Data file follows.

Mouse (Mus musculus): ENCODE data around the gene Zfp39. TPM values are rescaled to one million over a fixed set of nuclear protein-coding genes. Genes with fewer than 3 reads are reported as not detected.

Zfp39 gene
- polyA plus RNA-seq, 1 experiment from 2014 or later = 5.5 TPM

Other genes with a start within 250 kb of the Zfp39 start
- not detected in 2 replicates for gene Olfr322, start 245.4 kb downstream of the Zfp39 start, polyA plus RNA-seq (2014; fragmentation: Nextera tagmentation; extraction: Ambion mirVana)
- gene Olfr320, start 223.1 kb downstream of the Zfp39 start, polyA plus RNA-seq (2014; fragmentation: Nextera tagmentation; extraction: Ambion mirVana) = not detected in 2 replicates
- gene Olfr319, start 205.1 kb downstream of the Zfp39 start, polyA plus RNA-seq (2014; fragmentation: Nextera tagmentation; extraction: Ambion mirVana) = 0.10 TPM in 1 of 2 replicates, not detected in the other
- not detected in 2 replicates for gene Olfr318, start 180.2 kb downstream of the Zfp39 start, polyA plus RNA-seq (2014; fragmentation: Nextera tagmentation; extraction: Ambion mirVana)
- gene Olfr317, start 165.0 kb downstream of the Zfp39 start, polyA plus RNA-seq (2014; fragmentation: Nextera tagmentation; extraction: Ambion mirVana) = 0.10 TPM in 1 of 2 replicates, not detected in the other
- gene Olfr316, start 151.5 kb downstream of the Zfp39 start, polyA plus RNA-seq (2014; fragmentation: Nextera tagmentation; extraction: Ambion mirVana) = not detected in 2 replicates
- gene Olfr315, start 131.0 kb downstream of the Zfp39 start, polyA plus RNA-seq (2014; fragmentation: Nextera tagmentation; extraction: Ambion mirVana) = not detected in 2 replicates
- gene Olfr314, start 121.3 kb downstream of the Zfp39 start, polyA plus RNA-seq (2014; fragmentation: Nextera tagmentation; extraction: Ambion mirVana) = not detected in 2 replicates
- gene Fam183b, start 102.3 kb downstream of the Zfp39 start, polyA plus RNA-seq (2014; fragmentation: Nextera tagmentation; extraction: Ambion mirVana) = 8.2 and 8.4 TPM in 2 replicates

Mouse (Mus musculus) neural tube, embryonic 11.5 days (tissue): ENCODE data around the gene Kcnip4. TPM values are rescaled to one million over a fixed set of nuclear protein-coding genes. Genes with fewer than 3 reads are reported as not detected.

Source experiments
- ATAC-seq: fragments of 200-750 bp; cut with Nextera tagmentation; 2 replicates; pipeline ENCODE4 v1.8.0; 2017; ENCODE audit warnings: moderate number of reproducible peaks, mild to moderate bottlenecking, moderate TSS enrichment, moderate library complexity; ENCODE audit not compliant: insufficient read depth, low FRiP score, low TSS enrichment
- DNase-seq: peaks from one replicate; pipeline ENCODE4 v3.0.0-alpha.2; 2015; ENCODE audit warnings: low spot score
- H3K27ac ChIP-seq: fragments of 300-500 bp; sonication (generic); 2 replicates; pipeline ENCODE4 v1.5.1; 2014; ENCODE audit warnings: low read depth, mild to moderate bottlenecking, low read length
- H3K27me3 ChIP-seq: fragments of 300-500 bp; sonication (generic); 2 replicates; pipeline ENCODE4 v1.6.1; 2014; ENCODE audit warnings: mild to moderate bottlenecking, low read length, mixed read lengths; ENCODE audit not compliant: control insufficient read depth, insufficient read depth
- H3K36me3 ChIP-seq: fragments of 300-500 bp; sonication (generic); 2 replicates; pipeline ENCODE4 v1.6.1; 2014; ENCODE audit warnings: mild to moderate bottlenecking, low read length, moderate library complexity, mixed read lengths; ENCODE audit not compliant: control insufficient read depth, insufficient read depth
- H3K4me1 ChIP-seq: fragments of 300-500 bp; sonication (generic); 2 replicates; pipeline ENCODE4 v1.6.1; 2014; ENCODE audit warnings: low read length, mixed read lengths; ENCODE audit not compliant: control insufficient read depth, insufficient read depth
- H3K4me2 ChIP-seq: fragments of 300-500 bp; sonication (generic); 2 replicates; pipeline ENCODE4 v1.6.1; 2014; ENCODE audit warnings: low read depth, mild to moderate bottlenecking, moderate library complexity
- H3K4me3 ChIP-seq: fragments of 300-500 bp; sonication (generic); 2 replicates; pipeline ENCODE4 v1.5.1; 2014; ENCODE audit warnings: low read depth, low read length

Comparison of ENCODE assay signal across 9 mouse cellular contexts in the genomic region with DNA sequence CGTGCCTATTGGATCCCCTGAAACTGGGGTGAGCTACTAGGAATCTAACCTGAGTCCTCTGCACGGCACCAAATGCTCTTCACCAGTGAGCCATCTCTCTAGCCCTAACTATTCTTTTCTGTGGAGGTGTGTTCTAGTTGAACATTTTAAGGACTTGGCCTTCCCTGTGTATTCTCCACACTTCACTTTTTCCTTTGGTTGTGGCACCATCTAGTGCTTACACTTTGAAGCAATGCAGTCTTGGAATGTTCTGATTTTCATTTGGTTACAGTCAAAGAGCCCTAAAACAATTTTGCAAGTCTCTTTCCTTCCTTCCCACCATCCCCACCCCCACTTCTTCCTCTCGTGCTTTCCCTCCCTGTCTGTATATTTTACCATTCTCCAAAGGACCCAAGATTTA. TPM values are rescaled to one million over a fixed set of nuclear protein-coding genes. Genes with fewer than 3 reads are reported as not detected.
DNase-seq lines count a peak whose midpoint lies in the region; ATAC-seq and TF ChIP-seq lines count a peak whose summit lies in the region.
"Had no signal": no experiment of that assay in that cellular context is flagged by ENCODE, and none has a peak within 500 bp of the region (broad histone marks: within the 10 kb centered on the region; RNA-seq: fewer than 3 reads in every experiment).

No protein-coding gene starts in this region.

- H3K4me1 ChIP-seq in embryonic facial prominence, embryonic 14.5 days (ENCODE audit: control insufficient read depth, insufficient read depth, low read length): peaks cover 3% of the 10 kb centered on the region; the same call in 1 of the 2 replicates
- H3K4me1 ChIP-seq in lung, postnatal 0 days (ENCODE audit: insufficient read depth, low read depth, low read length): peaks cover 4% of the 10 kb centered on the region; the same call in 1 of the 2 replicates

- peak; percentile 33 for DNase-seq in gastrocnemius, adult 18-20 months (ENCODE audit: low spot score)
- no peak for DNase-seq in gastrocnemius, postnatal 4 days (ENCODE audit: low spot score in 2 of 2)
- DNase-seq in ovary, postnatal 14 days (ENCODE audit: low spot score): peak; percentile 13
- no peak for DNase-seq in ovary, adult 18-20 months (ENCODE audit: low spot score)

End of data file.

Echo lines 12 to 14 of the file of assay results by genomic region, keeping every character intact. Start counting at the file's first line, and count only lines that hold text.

- gene Olfr314, start 121.3 kb downstream of the Zfp39 start, polyA plus RNA-seq (2014; fragmentation: Nextera tagmentation; extraction: Ambion mirVana) = not detected in 2 replicates
- gene Fam183b, start 102.3 kb downstream of the Zfp39 start, polyA plus RNA-seq (2014; fragmentation: Nextera tagmentation; extraction: Ambion mirVana) = 8.2 and 8.4 TPM in 2 replicates

Mouse (Mus musculus) neural tube, embryonic 11.5 days (tissue): ENCODE data around the gene Kcnip4. TPM values are rescaled to one million over a fixed set of nuclear protein-coding genes. Genes with fewer than 3 reads are reported as not detected.